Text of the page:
Dr. Maggioni and I discussed applying my knowledge of water quality from the Environmental Engineering class in a real world setting. This project is related to my long-term goals as I am currently pursuing an Accelerated Masters and this is very similar to the experience I will have in terms of the amount of dedication to research, relationships with other researchers and a relationship with a mentor who is a professional in the field I am studying.
On a daily basis I met up with my two
other Civil Engineering students who assisted in collecting the data. We
ventured out to the field twice a day. We typically went out at 10:30 am and
again at 3:30/4:00 pm. My field campaign consists of nine different locations.
Unfortunately, poison ivy was present at one of these sites so I decreased the
field campaign eight. These locations are all over the Fairfax campus. For
several weeks we would deal with the sweltering heat and humidity and walk the
entire campus several times. However just recently we have been fortunate
enough to communicate with facilities and they provided us with someone to
drive us around in a golf cart for our morning run.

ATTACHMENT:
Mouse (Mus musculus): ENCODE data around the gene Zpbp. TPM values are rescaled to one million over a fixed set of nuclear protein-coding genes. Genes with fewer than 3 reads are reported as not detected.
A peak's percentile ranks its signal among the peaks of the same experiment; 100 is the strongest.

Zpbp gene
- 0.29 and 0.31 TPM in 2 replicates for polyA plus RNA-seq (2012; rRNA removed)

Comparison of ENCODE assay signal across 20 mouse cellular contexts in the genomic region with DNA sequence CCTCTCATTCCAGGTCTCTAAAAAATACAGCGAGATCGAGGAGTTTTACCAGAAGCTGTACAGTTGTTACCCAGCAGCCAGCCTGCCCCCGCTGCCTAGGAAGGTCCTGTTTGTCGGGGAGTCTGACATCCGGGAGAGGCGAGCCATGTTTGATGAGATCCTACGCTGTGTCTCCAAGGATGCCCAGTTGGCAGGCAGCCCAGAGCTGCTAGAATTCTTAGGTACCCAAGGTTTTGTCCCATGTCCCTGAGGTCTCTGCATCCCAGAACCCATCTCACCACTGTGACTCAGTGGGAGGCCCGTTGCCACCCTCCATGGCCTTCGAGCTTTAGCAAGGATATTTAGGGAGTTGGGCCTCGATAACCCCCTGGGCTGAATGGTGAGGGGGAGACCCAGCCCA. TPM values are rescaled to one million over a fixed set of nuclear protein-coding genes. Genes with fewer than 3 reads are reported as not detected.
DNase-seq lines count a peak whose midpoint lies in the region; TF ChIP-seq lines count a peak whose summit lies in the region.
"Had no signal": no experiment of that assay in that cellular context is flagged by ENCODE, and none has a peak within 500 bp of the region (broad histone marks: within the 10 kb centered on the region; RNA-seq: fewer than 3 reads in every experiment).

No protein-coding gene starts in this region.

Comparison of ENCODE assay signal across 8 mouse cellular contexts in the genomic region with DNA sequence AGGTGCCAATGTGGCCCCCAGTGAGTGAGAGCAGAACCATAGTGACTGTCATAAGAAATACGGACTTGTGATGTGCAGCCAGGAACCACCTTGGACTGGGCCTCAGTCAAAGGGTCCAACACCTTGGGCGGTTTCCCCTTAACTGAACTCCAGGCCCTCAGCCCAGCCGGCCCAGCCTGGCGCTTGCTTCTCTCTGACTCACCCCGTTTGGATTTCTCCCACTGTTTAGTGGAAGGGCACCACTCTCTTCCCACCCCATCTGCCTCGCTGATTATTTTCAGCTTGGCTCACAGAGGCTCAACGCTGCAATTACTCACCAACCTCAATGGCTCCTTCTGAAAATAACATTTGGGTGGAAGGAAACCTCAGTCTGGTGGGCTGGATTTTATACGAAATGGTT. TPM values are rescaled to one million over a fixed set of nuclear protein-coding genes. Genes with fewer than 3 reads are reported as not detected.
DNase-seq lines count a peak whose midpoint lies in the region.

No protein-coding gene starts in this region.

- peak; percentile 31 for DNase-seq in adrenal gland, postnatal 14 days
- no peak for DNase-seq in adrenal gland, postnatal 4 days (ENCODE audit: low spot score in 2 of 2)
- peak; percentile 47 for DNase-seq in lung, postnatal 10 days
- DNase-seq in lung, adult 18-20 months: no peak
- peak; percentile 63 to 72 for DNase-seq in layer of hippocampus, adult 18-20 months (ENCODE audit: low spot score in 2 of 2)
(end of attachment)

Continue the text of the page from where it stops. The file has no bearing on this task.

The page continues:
The sonde has six sensors: pH, temperature, turbidity, conductivity, HDO
(dissolved oxygen), and concentration of nitrate. I analyze the data for
accuracy and upload it to water.vse.gmu.edu website. I spend my office time researching
and analyzing the data and finding the best approach to setting up the
telemetry system by communicating with the different corporations, professors
and online sources. This week I
experienced the actual impacts of the rainstorm on the Outlet at Braddock Road.
The Outlet reached its maximum capacity causing the excess water to overflow
the concrete wall and surrounding area. In addition, I witnessed the impact of
rainfall on the turbidity of the Outlet for after the large rainstorm the water
became very clear the next couple of days.